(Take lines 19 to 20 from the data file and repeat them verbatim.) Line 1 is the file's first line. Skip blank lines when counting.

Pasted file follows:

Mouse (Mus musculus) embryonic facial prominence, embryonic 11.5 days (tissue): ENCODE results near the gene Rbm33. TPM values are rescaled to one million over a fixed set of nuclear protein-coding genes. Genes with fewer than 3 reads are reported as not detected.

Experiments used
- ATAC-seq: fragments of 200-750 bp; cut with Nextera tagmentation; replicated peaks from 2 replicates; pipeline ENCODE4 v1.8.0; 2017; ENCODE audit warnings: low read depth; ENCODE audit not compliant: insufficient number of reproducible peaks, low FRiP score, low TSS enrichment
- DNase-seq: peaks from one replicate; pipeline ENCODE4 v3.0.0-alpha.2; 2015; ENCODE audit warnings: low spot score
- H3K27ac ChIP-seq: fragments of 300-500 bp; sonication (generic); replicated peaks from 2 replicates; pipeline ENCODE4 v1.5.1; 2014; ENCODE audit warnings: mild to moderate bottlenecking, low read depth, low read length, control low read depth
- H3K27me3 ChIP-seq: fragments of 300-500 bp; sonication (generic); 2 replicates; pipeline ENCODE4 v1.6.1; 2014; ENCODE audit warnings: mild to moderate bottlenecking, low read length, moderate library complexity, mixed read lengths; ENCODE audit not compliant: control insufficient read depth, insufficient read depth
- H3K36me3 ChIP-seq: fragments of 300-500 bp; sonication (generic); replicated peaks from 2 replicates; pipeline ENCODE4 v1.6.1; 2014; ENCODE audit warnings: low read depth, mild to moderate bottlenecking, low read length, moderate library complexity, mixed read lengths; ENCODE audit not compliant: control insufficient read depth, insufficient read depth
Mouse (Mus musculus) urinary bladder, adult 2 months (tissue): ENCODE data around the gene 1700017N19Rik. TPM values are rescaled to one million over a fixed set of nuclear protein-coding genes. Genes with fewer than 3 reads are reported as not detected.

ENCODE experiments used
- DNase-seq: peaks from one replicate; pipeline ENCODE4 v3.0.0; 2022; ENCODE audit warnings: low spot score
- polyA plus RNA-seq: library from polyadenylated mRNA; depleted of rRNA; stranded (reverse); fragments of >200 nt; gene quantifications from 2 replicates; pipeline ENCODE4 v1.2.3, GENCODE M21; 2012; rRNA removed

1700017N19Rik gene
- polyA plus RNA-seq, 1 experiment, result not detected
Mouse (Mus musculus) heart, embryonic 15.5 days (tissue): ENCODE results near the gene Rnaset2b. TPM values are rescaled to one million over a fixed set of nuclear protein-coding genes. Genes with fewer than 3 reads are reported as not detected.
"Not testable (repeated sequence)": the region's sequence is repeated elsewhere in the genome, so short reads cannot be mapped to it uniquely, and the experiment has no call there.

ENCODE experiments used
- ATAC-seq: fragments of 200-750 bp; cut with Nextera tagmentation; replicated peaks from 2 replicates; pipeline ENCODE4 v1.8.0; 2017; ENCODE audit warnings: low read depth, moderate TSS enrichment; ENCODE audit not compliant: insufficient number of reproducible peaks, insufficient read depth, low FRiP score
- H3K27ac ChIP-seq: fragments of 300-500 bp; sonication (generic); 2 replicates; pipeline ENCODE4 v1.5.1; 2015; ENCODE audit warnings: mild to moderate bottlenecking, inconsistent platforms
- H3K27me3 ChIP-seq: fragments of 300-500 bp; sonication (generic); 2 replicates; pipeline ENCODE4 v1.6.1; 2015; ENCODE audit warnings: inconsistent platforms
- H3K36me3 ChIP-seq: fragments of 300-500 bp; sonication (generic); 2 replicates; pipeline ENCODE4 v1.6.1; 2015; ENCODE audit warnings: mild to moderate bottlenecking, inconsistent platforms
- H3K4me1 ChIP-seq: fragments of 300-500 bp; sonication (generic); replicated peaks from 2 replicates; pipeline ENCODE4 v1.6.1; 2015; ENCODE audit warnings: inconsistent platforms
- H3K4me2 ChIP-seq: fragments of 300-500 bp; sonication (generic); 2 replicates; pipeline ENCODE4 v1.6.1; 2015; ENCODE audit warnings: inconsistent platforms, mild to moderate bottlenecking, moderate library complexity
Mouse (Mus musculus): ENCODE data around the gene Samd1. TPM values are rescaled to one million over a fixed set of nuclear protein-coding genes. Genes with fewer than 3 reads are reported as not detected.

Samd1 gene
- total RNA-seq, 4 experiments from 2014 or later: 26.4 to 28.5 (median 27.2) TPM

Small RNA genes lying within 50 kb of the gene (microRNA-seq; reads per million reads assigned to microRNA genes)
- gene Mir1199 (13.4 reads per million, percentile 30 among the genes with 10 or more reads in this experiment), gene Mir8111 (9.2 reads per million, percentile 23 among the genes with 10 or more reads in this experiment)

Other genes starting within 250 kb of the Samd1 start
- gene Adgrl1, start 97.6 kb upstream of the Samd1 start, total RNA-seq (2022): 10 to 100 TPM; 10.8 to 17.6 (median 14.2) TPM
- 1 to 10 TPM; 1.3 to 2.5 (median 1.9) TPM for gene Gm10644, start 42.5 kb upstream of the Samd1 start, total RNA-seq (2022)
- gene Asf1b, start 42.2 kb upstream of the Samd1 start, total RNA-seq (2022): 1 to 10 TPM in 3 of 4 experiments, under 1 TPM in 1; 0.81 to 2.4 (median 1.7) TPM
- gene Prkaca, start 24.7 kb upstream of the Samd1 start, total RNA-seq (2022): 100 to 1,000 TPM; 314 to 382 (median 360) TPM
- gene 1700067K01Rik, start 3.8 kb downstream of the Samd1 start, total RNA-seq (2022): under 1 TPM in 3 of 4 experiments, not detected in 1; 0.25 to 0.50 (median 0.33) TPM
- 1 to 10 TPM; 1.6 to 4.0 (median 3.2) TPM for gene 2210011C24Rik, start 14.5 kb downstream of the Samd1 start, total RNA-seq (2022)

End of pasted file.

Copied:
- H3K27me3 ChIP-seq: fragments of 300-500 bp; sonication (generic); 2 replicates; pipeline ENCODE4 v1.6.1; 2015; ENCODE audit warnings: inconsistent platforms
- H3K36me3 ChIP-seq: fragments of 300-500 bp; sonication (generic); 2 replicates; pipeline ENCODE4 v1.6.1; 2015; ENCODE audit warnings: mild to moderate bottlenecking, inconsistent platforms